Unlike spousal maintenance, child support is based on the Child Support Guidelines which set forth the cost of supporting a child or children. It is a calculation based on the incomes of the parties, parenting time, other expenses paid by the parties and the basic child support amount set forth in the Guidelines. Taken into consideration in addition to the basic child support amount are expenses for child care, health insurance and a 10% increase of the basic child support amount for any child over the age of 12 years. In addition, adjustment is made for the amount of parenting time awarded to the paying parent.

Most disputes regarding the appropriate amount of child support related to the income to be used for the parties. If a party is unemployed, the Court can impute minimum wage for that party. If a party is working only part-time, the Court can impute full-time income for that party. If a party is voluntarily unemployed or underemployed, the Court can impute income commensurate with what the party had been making prior to becoming unemployed or underemployed. Under the guidelines, the Court can consider overtime and bonuses as part of a party’s income, if those bonuses are guaranteed or if the bonuses and/or overtime have been a regular part of the parent’s income. However, these decisions are discretionary with the Court, not mandated, and how the Court calculates a parent’s income can fluctuate from Judge to Judge.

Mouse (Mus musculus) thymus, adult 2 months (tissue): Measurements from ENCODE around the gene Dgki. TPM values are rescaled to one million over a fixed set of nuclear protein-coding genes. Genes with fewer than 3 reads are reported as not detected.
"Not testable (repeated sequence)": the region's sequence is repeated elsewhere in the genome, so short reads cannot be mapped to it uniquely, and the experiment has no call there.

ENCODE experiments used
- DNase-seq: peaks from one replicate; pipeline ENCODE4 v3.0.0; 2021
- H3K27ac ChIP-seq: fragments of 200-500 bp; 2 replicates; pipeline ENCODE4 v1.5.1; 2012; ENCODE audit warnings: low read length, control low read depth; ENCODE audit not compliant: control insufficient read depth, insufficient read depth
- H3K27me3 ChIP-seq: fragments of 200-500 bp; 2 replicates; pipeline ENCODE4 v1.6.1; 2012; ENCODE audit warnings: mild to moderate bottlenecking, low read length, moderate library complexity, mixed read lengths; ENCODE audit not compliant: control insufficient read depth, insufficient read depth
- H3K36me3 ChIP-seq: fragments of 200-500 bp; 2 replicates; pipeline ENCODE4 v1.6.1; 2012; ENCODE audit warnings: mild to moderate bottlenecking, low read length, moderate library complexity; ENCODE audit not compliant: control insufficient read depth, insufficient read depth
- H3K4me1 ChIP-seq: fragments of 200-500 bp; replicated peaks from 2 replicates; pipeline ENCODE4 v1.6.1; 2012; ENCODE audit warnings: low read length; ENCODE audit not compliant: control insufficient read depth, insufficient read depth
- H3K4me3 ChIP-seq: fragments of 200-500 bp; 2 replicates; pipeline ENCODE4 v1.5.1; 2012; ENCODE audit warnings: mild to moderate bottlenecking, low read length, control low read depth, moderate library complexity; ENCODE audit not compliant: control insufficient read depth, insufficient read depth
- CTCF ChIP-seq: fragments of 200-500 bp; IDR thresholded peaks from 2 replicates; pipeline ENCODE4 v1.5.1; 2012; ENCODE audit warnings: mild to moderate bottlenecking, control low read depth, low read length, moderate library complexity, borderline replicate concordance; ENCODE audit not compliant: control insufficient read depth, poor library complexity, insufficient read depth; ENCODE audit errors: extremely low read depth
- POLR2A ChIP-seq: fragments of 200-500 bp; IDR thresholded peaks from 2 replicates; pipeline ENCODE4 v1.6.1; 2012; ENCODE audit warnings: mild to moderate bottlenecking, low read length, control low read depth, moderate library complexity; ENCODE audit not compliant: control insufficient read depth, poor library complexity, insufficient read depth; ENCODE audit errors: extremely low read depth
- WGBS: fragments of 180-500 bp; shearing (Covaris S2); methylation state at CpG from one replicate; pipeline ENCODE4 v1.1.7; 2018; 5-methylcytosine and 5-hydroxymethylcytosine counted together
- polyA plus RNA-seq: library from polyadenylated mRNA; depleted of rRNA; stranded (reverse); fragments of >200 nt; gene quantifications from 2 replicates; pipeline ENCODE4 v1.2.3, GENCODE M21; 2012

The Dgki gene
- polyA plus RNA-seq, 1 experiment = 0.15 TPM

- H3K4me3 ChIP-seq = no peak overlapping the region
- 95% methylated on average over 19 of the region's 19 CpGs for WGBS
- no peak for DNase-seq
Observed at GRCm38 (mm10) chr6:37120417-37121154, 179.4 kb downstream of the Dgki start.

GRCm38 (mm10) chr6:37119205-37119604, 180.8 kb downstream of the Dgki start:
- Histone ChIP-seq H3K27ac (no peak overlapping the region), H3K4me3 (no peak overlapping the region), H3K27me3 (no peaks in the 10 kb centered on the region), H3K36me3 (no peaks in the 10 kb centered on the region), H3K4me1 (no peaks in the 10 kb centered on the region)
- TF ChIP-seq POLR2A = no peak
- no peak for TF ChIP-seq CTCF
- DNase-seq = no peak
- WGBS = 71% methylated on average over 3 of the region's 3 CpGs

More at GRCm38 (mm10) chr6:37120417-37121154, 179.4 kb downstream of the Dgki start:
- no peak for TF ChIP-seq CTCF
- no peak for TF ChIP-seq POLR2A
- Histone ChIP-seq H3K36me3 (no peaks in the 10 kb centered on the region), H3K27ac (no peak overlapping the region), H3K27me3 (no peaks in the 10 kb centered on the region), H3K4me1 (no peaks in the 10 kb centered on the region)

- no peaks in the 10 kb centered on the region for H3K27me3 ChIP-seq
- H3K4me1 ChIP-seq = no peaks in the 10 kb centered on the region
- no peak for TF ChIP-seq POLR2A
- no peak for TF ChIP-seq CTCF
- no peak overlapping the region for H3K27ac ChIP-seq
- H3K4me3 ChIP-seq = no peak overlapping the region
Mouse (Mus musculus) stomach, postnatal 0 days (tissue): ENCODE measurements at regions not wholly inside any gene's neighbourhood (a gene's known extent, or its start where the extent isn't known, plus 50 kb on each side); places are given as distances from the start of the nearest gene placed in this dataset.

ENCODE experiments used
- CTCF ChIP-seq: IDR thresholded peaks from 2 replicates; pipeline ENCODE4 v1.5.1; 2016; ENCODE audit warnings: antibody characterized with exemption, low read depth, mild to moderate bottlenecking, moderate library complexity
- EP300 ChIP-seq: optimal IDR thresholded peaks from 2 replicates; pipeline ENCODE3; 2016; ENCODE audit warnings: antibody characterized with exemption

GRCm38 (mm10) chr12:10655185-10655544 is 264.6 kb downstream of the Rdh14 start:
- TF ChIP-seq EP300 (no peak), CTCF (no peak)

If you would like more information regarding what child support you might expect in your own case, please contact us at 480-222-5662 to schedule a free consultation.